Lawmakers slam EU member states on stalled refugee relocation

Source:Xinhua Published: 2017/5/17 7:29:03

In anticipation of a September deadline for the relocation of 160,000 asylum seekers, Members of European Parliament accused national governments on Tuesday of being slow to act on the refugee transfers over the last year and half.

In the context of an unexpected spike in refugee arrivals by sea in the summer of 2015, the European Union (EU) adopted emergency measures to relocate 160,000 migrants from front-line nations Greece and Italy.

With only 18,418 refugees relocated as of May 11, Members of European Parliament (MEPs) criticized EU member states for not following through on their commitments, while still noting that relocation alone would not solve the crisis.

Jeroen Lenaers (European People's Party, the Netherlands) declared that he had "never been in favor of compulsory quotas, but over the past one and a half years we have seen that the voluntary system is not working."

Angelika Mlinar (Alliance of Liberals and Democrats for Europe, Austria) said: "It is not a question of ability, but of willpower. It's high time for member states to follow through on the commitments they entered into."

She compared the efforts made by the EU with those of countries such Jordan, Lebanon and Turkey where millions of refugees have been accommodated.

Only two EU countries, Finland and Malta, appear to be on track to meet their obligations, noted Cecile Kyenge (Socialists and Democrats, Italy).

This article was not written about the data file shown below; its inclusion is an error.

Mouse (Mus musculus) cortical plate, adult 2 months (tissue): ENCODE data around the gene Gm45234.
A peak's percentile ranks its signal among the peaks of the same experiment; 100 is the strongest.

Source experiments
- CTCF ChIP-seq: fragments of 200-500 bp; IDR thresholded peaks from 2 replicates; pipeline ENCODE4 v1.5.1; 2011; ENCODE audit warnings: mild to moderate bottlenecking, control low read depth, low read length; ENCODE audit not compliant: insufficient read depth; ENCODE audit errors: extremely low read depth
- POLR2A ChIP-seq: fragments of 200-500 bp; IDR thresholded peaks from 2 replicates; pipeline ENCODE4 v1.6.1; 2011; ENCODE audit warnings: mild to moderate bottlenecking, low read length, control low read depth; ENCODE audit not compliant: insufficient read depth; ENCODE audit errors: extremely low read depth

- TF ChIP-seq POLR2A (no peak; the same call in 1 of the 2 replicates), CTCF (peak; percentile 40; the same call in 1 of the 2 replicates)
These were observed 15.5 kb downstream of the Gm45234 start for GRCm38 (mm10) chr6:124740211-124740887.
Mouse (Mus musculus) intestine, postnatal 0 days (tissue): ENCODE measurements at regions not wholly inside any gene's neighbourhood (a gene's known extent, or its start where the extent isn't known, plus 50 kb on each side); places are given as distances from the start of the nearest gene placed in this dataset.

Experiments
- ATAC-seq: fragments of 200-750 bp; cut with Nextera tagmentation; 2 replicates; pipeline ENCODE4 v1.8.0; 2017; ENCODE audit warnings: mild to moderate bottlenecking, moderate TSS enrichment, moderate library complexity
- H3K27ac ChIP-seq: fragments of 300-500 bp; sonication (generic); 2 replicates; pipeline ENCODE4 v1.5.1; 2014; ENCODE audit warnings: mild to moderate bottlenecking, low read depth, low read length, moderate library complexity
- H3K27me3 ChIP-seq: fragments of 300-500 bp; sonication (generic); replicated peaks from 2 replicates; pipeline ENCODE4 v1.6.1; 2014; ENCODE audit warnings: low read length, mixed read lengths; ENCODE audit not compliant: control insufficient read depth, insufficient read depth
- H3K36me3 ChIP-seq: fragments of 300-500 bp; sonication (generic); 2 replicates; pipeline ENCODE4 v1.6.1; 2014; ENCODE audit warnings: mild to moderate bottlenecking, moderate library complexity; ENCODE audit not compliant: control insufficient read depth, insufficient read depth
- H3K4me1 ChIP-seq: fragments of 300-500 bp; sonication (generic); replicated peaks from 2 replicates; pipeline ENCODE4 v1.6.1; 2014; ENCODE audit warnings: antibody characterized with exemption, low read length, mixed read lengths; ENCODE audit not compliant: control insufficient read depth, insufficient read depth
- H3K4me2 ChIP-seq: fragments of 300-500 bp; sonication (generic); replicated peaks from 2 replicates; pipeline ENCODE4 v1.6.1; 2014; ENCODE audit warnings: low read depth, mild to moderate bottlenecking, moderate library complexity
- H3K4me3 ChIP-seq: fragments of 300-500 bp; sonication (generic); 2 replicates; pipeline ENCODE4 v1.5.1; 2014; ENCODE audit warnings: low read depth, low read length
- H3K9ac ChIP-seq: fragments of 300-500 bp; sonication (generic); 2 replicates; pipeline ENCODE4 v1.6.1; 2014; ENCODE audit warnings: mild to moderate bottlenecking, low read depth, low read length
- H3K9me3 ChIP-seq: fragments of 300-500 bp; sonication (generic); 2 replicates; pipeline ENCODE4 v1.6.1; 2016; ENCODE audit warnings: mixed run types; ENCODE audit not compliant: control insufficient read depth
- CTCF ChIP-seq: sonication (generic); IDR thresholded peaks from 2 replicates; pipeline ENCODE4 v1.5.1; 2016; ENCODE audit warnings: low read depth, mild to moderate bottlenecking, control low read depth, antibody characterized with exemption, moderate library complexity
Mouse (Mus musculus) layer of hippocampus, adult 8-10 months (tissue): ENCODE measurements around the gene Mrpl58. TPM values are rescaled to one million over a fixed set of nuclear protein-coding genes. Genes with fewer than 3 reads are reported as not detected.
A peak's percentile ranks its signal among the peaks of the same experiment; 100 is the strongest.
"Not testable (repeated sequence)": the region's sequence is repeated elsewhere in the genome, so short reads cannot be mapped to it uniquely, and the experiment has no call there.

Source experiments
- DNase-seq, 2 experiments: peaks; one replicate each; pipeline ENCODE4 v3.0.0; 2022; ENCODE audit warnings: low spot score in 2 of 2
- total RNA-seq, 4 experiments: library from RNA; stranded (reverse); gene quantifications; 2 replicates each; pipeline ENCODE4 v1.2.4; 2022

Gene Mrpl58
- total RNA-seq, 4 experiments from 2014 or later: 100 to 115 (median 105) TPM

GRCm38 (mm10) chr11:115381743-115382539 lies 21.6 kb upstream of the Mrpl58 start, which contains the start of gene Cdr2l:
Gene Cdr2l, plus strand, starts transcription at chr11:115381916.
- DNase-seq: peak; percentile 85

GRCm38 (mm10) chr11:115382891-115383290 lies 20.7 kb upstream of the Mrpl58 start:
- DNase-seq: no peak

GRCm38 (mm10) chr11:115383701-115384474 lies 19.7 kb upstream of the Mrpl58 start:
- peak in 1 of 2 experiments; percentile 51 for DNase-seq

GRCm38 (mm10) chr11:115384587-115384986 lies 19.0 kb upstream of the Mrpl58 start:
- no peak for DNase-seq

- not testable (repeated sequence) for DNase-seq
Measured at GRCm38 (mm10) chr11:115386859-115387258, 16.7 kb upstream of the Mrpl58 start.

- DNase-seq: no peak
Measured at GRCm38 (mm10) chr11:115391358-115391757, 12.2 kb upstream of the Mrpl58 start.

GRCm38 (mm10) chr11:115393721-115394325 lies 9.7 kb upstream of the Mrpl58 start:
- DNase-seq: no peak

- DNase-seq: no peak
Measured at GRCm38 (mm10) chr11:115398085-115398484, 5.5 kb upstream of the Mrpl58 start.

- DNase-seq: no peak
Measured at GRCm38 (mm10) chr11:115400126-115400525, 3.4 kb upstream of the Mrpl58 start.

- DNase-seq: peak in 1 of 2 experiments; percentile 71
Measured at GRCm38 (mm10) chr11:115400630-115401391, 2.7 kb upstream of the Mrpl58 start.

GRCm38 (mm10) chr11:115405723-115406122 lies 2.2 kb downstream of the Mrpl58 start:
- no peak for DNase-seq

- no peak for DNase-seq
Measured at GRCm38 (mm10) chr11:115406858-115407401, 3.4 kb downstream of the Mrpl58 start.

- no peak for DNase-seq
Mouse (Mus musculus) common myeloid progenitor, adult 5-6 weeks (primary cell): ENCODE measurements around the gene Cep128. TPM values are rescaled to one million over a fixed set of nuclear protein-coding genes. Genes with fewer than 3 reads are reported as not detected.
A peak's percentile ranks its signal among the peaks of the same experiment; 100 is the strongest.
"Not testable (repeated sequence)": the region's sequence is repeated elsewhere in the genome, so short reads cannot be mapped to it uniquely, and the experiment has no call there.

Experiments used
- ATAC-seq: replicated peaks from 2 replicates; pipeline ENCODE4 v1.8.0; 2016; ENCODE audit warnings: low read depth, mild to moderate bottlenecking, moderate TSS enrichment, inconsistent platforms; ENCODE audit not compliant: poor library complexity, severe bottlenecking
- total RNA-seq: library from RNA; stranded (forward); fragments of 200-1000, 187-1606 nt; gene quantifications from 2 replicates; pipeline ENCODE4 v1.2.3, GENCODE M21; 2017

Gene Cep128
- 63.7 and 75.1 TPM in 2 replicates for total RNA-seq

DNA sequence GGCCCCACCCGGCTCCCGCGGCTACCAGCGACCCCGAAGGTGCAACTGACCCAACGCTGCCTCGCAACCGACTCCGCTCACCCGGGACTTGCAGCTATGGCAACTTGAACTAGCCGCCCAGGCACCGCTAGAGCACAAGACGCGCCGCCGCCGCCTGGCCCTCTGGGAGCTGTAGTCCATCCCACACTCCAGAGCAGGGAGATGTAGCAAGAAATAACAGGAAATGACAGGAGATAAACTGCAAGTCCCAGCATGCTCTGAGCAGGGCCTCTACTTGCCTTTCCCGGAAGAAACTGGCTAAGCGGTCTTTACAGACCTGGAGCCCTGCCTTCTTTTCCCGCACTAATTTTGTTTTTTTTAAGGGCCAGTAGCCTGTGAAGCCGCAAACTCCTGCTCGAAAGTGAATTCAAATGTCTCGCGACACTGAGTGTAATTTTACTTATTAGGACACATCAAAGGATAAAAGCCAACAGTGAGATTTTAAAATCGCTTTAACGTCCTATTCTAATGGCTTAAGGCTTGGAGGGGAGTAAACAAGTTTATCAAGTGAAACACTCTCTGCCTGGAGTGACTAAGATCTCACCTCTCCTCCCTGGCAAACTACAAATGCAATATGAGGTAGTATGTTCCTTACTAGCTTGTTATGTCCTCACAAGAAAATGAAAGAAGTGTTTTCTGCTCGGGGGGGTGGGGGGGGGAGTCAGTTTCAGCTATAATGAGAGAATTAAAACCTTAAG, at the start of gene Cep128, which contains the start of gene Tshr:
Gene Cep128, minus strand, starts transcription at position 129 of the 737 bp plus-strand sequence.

She asked European Migration Commissioner Dimitris Avrampopoulos, present for the debate, what would happen following the September deadline for member states who had not met their commitments.

The commissioner responded that if member states did not increase their relocations soon, the European Commission would not hesitate to launch infringement procedures.

"It is not an issue of capacity, it is purely down to a scandalous lack of political will," said Ska Keller (Greens/EFA, Germany), while welcoming the European Commission's plan to take measures against non-compliant member states.

"We're talking about people who are fleeing from war and persecution, and unaccompanied children who are being left alone in overcrowded camps."

Last year, 63,300 unaccompanied minors applied for international protection in the EU, with 57 percent of all applications registered in Germany alone.

Helga Stevens (European Conservatives and Reformers, Belgium) said it was unfair to criticize northern European countries alone: "Greece and Italy are not managing to organize the inflow of refugees."

She also noted that the Dublin rules, which determine which EU country is responsible for processing asylum applications, were not being respected.

Barbara Spinelli (European United Left / Nordic Green Left, Italy) also criticized the Dublin rules, saying: "As far as Italy is concerned, in 2015 and 2016, there were 5,049 Dublin transfers and 3,936 relocations. In other words, more people were actually sent back to Italy than were transferred elsewhere."

Many MEPs argued that relocation on its own would not solve the migration crisis. Keller declared that "a good Dublin system, common rules and legal pathways are also needed", while Kyenge said: "We need a policy to allow safe and legal migration channels, as well as integration policies in the host countries." Mlinar also lamented the lack of "a proper EU asylum system".

Commissioner Avramopolous closed the debate with a call for solidarity and human consideration in the crisis.

"Relocation is often reduced to numbers, but we shouldn't forget we are talking about people in need of protection. It is our shared moral and political duty to ensure that they get this protection as soon as possible and in a manageable way for the EU."

MEPs will vote Thursday on a resolution on relocation. The European refugee crisis is entering its third summer, and has seen over a million refugees arrive on the continent, fleeing upheaval and conflict in their home regions.

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